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Ref Type Journal Article
PMID (32154928)
Authors Lee EQ, Zhang P, Wen PY, Gerstner ER, Reardon DA, Aldape KD, deGroot JF, Pan E, Raizer JJ, Kim LJ, Chmura SJ, Robins HI, Connelly JM, Battiste JD, Villano JL, Wagle N, Merrell RT, Wendland MM, Mehta MP
Title NRG/RTOG 1122: A phase 2, double-blinded, placebo-controlled study of bevacizumab with and without trebananib in patients with recurrent glioblastoma or gliosarcoma.
Journal Cancer
Vol 126
Issue 12
Date 2020 Jun 15
URL
Abstract Text Targeting vascular endothelial growth factor (VEGF) alone does not improve overall survival (OS) in recurrent glioblastoma (rGBM). The angiopoiein (Ang)-TIE2 system may play a role in tumor survival under VEGF inhibition. We conducted a phase 2, double-blinded, placebo-controlled trial of bevacizumab plus trebananib (a novel Fc fusion protein that sequesters Ang1/Ang2) over bevacizumab alone in rGBM.Patients ≥18 years of age with a Karnofsky performance status ≥70 and GBM or variants in first or second relapse were randomized to bevacizumab 10 mg/kg every 2 weeks plus trebananib 15 mg/kg every week or bevacizumab plus placebo. The primary endpoint was 6-month progression-free survival (PFS).After an initial 6-patient lead-in cohort confirmed the safety of combining bevacizumab and trebananib, 115 eligible patients were randomized to the control (n = 58) or experimental treatment (n = 57). In the control arm, 6-month PFS was 41.1%, median survival time was 11.5 months (95% CI, 8.4-14.2 months), median PFS was 4.8 months (95% CI, 3.8-7.1 months), and radiographic response (RR) was 5.9%. In the experimental arm, 6-month PFS was 22.6%, median survival time was 7.5 months (95% CI, 6.8-10.1 months), median PFS was 4.2 months (95% CI, 3.7-5.6 months), and RR was 4.2%. The rate of severe toxicities was not significantly different between arms.The combination of bevacizumab and trebananib was well tolerated but did not significantly improve 6-month PFS rate, PFS, or OS for patients with rGBM over bevacizumab alone. The shorter PFS in the experimental arm with a hazard ratio of 1.51 (P = .04) suggests that the addition of trebananib to bevacizumab is detrimental.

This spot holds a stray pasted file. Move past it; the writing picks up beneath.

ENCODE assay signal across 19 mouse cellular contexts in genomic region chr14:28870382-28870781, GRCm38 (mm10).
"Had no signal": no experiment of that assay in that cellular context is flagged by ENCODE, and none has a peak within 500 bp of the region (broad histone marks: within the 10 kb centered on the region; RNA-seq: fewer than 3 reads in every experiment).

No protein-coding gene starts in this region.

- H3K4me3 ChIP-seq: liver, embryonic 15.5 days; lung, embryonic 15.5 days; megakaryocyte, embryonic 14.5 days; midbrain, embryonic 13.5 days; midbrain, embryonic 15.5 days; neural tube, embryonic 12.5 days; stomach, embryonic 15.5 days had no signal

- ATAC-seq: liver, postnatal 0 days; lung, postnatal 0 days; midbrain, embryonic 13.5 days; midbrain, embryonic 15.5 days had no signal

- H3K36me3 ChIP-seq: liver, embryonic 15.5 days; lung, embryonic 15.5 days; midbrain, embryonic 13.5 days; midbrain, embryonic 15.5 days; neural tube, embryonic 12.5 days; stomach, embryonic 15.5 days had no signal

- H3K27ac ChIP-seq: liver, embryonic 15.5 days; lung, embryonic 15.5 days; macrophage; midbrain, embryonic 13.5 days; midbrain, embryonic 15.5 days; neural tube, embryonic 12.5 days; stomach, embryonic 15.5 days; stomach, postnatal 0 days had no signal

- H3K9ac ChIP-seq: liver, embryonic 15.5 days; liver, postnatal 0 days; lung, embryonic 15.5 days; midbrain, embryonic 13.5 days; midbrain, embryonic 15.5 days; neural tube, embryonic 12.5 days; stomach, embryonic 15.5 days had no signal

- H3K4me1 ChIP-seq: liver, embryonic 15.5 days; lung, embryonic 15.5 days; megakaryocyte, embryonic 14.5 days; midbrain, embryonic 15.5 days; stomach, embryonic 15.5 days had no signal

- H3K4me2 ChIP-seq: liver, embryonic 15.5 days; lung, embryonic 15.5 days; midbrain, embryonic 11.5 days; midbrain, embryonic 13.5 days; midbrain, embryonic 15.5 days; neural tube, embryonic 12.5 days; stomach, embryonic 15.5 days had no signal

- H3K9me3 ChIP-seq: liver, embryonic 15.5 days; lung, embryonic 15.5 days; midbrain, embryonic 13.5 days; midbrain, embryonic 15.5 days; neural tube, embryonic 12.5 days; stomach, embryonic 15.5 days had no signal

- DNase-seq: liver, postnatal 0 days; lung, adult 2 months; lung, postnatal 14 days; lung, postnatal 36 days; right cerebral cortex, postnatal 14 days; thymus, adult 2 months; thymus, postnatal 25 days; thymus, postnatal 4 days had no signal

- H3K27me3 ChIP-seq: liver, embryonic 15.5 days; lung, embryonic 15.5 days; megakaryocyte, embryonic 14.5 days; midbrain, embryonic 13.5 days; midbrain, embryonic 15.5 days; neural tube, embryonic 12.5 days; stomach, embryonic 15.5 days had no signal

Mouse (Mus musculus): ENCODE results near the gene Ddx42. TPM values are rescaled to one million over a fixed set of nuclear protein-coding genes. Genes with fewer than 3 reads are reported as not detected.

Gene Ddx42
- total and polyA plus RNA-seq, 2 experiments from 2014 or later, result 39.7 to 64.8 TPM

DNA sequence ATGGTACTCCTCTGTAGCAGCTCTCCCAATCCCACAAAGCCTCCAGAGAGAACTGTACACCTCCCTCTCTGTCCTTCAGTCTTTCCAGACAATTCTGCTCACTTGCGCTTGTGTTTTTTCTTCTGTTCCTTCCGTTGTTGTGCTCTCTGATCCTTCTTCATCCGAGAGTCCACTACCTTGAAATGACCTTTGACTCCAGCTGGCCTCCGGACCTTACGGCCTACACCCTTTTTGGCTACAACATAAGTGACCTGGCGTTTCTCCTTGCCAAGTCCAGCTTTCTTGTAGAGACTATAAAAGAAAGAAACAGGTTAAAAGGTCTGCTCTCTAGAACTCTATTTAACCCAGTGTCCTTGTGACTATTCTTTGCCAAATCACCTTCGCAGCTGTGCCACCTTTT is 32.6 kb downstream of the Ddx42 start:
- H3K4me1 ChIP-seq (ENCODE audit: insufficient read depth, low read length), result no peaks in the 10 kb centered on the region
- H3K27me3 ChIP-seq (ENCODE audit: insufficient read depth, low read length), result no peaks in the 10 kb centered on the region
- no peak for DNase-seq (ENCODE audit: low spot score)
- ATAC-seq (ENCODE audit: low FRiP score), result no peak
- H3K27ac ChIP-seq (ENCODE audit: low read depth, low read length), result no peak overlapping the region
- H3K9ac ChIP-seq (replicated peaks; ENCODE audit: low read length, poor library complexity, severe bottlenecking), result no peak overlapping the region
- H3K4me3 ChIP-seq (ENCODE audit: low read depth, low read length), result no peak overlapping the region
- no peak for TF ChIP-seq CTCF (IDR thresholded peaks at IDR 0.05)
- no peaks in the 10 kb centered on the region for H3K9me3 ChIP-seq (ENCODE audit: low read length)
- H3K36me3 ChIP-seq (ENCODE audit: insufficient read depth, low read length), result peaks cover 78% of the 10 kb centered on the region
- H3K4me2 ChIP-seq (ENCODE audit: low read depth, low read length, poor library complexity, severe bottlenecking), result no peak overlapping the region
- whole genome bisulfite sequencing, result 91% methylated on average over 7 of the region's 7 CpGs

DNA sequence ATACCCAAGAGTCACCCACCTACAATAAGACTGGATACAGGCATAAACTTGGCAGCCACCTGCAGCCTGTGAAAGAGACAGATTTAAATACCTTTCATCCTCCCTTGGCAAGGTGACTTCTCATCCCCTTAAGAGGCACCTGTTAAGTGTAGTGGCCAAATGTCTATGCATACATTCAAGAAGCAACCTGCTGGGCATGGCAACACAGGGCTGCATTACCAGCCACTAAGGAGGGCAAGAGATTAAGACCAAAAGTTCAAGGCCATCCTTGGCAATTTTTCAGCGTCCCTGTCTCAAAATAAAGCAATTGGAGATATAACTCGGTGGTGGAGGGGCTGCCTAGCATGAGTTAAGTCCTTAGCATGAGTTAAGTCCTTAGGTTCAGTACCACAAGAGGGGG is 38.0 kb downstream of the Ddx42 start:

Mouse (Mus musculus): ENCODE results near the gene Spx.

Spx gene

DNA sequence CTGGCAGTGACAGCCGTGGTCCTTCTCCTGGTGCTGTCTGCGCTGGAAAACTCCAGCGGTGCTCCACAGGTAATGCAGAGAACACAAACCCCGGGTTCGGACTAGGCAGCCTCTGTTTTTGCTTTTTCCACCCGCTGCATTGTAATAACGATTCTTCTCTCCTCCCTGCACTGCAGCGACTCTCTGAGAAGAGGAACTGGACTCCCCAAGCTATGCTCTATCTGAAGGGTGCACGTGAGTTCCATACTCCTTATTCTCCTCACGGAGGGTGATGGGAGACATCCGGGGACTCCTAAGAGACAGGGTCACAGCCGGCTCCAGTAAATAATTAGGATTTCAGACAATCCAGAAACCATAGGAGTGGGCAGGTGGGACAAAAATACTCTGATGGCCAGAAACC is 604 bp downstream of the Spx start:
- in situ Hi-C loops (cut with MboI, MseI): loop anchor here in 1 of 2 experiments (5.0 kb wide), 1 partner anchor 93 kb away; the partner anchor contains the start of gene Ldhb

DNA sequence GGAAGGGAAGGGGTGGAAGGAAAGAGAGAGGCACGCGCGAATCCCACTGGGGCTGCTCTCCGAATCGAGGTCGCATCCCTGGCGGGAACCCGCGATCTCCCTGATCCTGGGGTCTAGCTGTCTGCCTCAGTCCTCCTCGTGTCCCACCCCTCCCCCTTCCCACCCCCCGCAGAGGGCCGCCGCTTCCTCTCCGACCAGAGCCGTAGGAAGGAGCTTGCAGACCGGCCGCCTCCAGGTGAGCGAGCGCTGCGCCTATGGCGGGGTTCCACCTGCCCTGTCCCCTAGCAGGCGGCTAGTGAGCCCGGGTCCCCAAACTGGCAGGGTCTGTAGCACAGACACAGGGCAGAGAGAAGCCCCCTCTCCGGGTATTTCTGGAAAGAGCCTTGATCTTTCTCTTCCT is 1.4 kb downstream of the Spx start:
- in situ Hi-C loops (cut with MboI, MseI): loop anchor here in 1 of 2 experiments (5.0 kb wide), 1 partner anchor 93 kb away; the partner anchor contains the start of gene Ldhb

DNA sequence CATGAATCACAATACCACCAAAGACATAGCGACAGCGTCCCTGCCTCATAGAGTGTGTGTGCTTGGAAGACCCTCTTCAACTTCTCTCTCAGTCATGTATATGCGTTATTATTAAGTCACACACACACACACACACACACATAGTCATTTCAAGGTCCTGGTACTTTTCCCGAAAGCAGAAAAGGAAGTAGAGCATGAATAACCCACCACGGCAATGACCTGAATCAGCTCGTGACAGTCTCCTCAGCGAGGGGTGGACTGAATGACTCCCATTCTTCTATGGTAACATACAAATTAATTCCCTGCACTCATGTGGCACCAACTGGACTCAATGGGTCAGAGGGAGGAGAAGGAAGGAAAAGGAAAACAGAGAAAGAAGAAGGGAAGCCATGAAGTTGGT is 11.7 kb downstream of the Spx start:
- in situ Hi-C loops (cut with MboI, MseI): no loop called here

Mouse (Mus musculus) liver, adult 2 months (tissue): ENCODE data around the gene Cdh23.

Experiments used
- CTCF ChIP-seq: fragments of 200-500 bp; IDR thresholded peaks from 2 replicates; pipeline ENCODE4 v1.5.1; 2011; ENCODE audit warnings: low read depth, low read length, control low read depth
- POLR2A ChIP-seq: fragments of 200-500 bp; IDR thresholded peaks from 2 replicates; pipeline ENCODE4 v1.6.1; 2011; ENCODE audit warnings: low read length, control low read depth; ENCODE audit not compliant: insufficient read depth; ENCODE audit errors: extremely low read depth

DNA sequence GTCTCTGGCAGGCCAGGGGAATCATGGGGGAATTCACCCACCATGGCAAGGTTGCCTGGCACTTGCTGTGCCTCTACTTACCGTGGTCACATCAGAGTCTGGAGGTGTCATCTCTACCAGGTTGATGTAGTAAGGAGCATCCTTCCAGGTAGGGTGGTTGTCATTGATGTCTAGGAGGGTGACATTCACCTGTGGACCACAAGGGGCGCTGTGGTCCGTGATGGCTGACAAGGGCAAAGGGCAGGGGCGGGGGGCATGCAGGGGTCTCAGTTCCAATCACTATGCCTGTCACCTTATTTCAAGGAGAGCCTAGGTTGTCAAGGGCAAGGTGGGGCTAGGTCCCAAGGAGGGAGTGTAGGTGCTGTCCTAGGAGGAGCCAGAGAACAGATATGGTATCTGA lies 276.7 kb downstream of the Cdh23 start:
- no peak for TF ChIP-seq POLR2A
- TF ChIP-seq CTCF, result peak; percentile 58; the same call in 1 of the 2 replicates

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Molecular Profile Treatment Approach
Gene Name Source Synonyms Protein Domains Gene Description Gene Role
Therapy Name Drugs Efficacy Evidence Clinical Trials
Drug Name Trade Name Synonyms Drug Classes Drug Description
Trebananib AMG 386|AMG386 Trebananib (AMG 386) inhibits angiogenesis through binding to the angiopoietins Ang1 and Ang2, thereby preventing interaction with their receptors (PMID: 32154928).
Gene Variant Impact Protein Effect Variant Description Associated with drug Resistance
Molecular Profile Indication/Tumor Type Response Type Therapy Name Approval Status Evidence Type Efficacy Evidence References
Unknown unknown glioblastoma no benefit Bevacizumab + Trebananib Phase II Actionable In a Phase II trial (NRG/RTOG 1122), addition of Trebananib (AMG 386) to Avastin (bevacizumab) therapy was tolerable, but did not improve 6-month progression-free survival (PFS) rate (22.6%, 12/53 vs 41.1%, 23/56), median overall survival (7.5 vs 11.5 months), median PFS (4.2 vs 4.8 months, HR=1.51, p=0.04), or radiographic response rate (4.2% vs 5.9%) in patients with recurrent glioblastoma (PMID: 32154928; NCT01609790). 32154928